Tokyo:- Japan’s three mega banks posted earnings that were dragged down by heavy losses on their equity portfolios, renewing investor concerns about the practice of lenders holding stakes in clients including the country’s money-losing electronics makers.
Combined stock-related losses at Mitsubishi UFJ Financial Group (MUFG), Mizuho Financial Group and Sumitomo Mitsui Financial Group (SMFG) more than tripled in April-September from a year earlier as the benchmark Nikkei average declined 12 per cent over the six-month period.
Shares in embattled Sharp Corp have plunged nearly 70 per cent since the start of the fiscal year as the firm struggled with competitive markets and a strong yen. Yet in September, MUFG and Mizuho, which hold stakes in the troubled TV maker, agreed to extend 360 billion yen in additional loans to the 100-year-old debt-ridden company.
“Although banks say they will make further reductions in stock holdings, they are unlikely to drastically cut their exposure in the short term as it’s hard to sell stocks in this market,” Chikako Horiuchi, director at Fitch Ratings in Hong Kong, said before the earnings announcements on Wednesday. “So, their challenge is to come up with effective hedge measures.”
While banks are bound by law to limit their holdings to small stakes of under 5 per cent, they have a large number of holdings across many industries. That exposes them to the ups and downs in the Japanese economy, which shrank in the September quarter for the first time since last year.
Panasonic Corp is axing another 10,000 jobs by end-March as its businesses continue to bleed money and its shares languish at multidecade lows. Still, Japan’s biggest commercial employer managed to win $7.6 billion in loan commitments last month from banks that include MUFG and SMFG.
Total stock-related losses at Mizuho, MUFG and SMFG widened to 534.1 billion yen ($6.72 billion) in the fiscal first half from 169.5 billion yen a year ago, their earnings reports show.
“We have been continuously reducing equity holding. It’s a shame that we had to book such large (stock-related losses),” Mizuho President Yasuhiro Sato said at a news briefing. “It’s hard to find ways to sell clients’ shares without affecting our business with them.”
In the quarter ended September, Mizuho’s net income plunged 99.8 per cent to 356 million yen, while MUFG, Japan’s biggest bank by assets, saw a 45 per cent slump to 107.6 billion yen.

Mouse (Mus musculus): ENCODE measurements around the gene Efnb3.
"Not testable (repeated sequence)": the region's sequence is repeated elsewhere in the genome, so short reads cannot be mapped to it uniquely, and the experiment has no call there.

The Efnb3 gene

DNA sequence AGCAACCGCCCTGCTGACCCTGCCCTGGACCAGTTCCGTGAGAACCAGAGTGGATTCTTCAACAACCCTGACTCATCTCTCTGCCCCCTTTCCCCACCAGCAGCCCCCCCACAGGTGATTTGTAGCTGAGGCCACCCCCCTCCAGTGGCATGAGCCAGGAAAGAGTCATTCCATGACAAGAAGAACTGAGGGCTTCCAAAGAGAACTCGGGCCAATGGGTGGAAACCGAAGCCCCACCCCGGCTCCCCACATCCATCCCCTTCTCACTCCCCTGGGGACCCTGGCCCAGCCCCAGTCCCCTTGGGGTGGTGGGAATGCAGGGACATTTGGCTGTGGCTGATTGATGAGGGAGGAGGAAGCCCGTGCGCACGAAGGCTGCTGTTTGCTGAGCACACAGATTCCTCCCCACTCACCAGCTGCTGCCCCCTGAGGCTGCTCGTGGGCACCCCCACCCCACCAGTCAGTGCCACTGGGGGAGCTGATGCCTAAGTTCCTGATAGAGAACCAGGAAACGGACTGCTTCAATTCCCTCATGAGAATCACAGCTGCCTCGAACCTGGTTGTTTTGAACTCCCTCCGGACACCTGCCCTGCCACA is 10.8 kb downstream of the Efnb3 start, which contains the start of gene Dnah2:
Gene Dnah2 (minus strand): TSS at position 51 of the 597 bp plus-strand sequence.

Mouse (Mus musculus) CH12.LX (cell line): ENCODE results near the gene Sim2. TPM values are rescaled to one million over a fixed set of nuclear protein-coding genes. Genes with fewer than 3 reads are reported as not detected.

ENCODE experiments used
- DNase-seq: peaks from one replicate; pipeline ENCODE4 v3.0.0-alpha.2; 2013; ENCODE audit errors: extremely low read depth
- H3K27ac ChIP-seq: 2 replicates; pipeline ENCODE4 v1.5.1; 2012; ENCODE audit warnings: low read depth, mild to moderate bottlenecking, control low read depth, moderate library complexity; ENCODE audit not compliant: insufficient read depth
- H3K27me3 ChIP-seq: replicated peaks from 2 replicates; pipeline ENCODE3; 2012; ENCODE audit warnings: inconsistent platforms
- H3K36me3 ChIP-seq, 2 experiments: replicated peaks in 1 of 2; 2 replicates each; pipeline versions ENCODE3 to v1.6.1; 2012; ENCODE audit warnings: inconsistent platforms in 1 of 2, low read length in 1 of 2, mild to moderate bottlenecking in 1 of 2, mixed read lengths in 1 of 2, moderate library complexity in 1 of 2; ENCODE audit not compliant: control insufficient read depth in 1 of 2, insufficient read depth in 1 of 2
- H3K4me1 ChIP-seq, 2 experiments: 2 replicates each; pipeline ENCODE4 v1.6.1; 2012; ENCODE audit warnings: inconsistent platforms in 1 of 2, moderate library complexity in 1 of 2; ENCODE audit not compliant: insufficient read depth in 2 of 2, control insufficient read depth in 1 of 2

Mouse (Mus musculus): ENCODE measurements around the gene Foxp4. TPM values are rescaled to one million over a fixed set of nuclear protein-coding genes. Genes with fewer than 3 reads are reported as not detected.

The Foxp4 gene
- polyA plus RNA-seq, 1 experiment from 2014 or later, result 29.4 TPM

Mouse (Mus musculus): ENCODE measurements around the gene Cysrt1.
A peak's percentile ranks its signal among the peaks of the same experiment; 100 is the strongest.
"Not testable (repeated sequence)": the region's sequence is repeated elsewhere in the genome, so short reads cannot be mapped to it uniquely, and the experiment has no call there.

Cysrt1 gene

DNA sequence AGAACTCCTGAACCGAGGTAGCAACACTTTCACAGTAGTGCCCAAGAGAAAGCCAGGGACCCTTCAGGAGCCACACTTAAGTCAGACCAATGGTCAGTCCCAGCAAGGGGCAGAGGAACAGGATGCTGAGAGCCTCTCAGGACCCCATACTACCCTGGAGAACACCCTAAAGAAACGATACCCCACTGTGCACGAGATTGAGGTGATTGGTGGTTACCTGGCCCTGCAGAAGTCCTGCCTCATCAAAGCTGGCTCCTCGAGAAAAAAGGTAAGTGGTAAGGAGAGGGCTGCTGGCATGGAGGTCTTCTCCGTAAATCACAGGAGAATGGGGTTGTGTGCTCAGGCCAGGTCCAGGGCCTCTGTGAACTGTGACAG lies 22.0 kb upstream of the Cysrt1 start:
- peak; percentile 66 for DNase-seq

SMFG booked a profit increase of 99 per cent to 213.2 billion yen, helped by investment gains from the trading of government bonds.
Japan’s big banks have shed billions of dollars of equity holdings in the past decade to reduce their exposure to stock market volatility. While the banks say publicly they will make further cuts in their holdings, some executives privately acknowledge they are slow in coming.
Outstanding loans by Japan’s big banks fell for a 36th straight month in October, Bank of Japan data shows, after the country’s economy shrank in July-September.
To counter a poor domestic loan book, SMFG, Mizuho and MUFG have aggressively expanded overseas, and their efforts are starting to pay off. The banks’ overseas lending showed strong growth in the first six months.
Earlier this year, SMFG acquired Royal Bank of Scotland’s
aircraft leasing business for $7.3 billion.
In June, Mizuho said it had agreed to buy a Brazilian unit of Germany’s WestLB.
Shares of Mizuho have climbed some 17 per cent this year, while SMFG is up 10.5 per cent and MUFG is 5.5 per cent higher.
The three lenders have so far outperformed a 2.5 per cent gain in the benchmark Nikkei average
Japanese banks also dominate global project finance, with MUFG ranking No.1 in the league table of mandated arrangers for January-September, Thomson Reuters data shows. SMFG and Mizuho held the No.3 and No.4 spots, respectively.